Eleanore Grefstad
 Julie and Geoff Akey
Hawaii Community Foundation-Omidyar Global Fund



Monday, April 29, 2013

Collecting Used Eye Glasses for Haiti

Bonjour friends! PECH Haiti/100 Schools 4 Haiti is now collecting used eye glasses and cases for children and adults in Haiti. Our goal is to take 100 pairs of glasses to those needing them in Haiti.
We are also looking for an eye doctor who can volunteer a few hours of time to help us figure out the prescriptions of the glasses.
Do you know an eye doctor? Can you take up a collection of glasses at your school/work/place of worship?
Please mail to our organization at:
10102 Rolling Ridge Rd.
Colorado Springs, CO 80925

Donate to our other projects too!

Monday, April 15, 2013

Our First Music Class

Teacher Franz teaching recorders to the Haitian children
Thanks to those of you who donated recorders, we were able to begin a music class at Gentille Hirondelle elementary school in Tabarre, Haiti this winter. Haitians are very talented musically, so the children have picked up how to play the recorders easily. We got to sit in on one of the music classes a couple weeks ago, and it just warmed my heart to see the children playing those recorders! The music teacher is a wonderfully gentle Haitian man named Franz who was one of my adult English students when I taught English in Haiti in 2011. It was great to see him working with the children!

The only thing I didn't like about the music class is that at the end of class, the children just toss the recorders into a box and the next group of kids comes in and grabs one to play. No washing or sanitizing at all! In general, there is lots of germ sharing in Haiti-thank goodness Haitians have such strong immune systems! I collected enough recorders for each student to be assigned one, and the school is working out a system to do this. Things "disappear" easily in Haiti, so I've suggested asking each family to pay a $5 deposit for each child's recorder. This way the students can bring them home to practice without the fear of them getting lost/stolen/sold/etc. These types of systems are new to the school, but I'm sure they'll have worked it out by my next trip.
Music class in Haiti

Even Kasia, Christel, and Mario were playing recorders!

Recorders for Haiti
Haitians children learning recorder

Saturday, April 13, 2013

Coloring Easter Eggs with the Haitian Children

Coloring Easter eggs with the children in Haiti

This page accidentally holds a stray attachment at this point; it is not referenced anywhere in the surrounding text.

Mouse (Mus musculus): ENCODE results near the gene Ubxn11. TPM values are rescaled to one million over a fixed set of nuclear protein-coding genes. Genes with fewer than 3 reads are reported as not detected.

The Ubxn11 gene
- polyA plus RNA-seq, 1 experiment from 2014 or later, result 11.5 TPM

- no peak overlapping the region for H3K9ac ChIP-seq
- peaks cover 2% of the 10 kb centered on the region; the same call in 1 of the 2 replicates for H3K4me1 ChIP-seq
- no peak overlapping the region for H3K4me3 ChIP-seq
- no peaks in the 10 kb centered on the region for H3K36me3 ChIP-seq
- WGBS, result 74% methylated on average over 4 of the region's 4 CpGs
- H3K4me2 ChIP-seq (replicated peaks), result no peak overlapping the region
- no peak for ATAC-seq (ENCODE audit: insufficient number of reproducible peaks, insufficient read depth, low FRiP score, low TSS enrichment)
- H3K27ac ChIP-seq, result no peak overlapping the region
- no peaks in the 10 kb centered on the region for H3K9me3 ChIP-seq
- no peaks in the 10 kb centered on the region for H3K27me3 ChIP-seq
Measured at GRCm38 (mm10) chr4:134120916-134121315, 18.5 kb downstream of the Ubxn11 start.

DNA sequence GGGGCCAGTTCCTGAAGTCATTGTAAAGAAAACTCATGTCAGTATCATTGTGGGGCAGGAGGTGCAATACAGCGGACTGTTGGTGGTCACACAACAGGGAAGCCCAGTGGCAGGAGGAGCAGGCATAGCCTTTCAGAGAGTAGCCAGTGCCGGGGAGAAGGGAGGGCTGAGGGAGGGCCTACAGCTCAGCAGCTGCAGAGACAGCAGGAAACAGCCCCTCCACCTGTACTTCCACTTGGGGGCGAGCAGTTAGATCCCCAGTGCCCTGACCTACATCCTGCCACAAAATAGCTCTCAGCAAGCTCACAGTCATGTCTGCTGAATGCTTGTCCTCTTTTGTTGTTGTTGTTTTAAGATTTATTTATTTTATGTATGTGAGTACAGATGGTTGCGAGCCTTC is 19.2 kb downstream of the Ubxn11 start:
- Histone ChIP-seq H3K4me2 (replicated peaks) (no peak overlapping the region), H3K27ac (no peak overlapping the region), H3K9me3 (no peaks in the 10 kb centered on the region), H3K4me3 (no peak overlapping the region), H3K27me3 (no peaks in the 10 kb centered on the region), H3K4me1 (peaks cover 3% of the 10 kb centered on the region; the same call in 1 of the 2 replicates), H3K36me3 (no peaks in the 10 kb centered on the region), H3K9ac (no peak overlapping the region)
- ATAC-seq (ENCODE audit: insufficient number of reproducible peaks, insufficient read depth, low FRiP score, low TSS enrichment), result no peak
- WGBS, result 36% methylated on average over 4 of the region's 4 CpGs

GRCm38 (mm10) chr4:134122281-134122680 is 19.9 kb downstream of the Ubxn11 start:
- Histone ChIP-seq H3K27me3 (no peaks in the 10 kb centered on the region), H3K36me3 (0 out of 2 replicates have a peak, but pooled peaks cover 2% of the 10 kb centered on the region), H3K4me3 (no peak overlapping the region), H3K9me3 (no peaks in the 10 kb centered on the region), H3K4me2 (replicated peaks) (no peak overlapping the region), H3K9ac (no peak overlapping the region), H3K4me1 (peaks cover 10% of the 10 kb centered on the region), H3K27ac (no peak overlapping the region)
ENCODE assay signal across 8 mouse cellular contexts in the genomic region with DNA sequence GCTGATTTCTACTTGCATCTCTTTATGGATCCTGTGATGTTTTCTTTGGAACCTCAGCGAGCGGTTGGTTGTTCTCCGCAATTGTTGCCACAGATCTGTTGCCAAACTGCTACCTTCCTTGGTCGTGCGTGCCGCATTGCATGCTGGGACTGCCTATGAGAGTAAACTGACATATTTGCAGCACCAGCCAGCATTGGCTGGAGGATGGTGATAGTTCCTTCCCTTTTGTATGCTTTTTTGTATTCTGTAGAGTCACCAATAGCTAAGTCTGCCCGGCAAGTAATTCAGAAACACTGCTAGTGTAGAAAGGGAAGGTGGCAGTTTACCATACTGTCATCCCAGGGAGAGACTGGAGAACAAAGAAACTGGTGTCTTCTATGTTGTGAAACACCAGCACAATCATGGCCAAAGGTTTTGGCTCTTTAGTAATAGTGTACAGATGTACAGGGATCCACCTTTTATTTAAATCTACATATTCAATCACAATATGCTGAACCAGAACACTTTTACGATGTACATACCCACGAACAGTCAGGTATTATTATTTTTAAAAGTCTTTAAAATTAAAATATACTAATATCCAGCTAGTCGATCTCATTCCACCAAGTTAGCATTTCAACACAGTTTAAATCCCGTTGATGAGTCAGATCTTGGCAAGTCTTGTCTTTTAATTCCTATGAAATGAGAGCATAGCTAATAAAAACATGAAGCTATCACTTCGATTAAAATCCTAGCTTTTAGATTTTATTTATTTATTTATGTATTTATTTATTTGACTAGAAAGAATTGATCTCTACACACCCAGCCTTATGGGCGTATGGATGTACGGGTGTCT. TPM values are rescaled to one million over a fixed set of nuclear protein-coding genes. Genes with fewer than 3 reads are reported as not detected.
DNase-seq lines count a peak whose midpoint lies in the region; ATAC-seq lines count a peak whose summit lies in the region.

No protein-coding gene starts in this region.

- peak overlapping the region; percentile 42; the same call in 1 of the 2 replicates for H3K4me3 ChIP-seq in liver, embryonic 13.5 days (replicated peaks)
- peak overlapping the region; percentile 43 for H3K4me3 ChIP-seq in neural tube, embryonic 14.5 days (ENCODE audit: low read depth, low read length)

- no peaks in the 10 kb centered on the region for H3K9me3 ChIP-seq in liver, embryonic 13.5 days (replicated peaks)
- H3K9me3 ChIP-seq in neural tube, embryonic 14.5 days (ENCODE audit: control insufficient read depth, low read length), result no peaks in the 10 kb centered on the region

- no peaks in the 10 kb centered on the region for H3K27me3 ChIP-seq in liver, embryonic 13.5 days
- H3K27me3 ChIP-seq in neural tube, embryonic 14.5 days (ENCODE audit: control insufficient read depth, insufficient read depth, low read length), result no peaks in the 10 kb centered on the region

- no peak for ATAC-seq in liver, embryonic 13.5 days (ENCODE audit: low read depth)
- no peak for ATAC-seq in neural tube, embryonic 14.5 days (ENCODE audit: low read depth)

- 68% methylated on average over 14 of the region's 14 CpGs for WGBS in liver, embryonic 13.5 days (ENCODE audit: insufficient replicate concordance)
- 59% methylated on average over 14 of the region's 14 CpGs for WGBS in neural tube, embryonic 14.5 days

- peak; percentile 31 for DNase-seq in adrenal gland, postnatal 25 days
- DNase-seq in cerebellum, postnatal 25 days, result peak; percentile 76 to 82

Last week in Haiti we asked the children to bring 2 hard boiled eggs to school. After explaining the symbolism of Easter eggs, each child got to dye his/her eggs. Since this was the first time they'd ever done it, we expected they'd proudly take their colored eggs home to show their family. Instead, they gobbled them down as soon as they finished coloring them! I suppose the idea of having a egg sitting around without being eaten is a strange one in a country where food is scarce and nothing goes to waste. Regardless, I think the kids enjoyed it!
Easter in Haiti

Showing the Haitian children how to dye Easter eggs

Friday, April 12, 2013

Legos with the Haitian children

Our Lego project with the Gentille Hirondelle elementary school children was a huge success! At first, the Haitian children hesitated, not knowing what to do with the colorful Legos. They kept calling, "Madame Julie! Aidez-moi!" (Ms. Julie! Help me!) After they figured out how to put the pieces together, they began making little creations. Some followed the directions from the kits, and others used their own creativity. They were so proud of the things they built and wanted to take them home with them. We immediately noticed that a few of the children have very engineering-oriented brains because they caught on quickly and dove into their projects.

I felt the children really enjoyed working with the Legos, especially since they rarely get to play and they have few, if any, toys. I also think it was very therapeutic for them. The school plans to continue working with the Legos once a week to help foster basic engineering skills and build creativity. I can't wait to see their designs and creations next time I go back!
Thank you to all of those who donated Lego's for this project!

Legos in Haiti

Look at my creation!


Even the Haitian teacher got into the Legos

Look what I made! Legos in Haiti

working together in Haiti